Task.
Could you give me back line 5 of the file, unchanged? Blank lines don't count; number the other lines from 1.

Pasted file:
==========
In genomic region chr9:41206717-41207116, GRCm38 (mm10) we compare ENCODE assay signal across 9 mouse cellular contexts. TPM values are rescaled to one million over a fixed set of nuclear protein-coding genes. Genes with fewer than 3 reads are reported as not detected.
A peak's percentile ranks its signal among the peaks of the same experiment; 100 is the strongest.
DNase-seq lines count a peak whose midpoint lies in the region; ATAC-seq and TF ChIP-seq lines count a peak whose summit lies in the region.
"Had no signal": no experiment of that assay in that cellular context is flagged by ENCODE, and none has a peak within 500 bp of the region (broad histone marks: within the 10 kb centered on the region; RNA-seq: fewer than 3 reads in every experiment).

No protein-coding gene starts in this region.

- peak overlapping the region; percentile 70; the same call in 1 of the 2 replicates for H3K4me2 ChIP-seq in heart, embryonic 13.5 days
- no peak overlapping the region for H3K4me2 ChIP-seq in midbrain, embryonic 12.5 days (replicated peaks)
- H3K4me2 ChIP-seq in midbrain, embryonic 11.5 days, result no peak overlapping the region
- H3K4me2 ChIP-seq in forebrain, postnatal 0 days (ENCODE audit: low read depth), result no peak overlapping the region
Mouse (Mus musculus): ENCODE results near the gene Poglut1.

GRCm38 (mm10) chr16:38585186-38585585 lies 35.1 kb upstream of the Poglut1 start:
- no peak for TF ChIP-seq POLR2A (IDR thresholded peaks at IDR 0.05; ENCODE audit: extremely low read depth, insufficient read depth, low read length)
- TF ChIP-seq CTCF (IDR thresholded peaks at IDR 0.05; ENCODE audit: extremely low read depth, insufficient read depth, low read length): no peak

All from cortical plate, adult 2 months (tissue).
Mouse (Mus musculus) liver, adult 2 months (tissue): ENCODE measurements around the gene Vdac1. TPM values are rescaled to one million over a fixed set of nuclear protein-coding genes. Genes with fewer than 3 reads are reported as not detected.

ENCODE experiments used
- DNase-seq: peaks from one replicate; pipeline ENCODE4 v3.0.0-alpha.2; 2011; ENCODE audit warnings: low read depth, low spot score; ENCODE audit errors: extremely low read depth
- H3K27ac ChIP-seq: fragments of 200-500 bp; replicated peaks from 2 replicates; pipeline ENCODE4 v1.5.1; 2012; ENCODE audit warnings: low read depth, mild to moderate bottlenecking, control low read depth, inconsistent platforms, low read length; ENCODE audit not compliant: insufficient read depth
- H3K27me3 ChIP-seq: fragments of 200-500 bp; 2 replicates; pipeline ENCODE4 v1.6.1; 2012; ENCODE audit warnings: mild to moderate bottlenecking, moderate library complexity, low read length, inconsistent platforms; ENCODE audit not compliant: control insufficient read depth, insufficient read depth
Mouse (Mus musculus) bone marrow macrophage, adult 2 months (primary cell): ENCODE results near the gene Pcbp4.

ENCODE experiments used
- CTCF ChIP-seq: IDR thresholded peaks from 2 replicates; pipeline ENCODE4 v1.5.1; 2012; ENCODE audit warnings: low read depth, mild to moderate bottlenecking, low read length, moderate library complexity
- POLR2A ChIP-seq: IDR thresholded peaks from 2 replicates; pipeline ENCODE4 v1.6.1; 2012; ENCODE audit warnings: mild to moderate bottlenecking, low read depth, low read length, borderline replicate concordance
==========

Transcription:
No protein-coding gene starts in this region.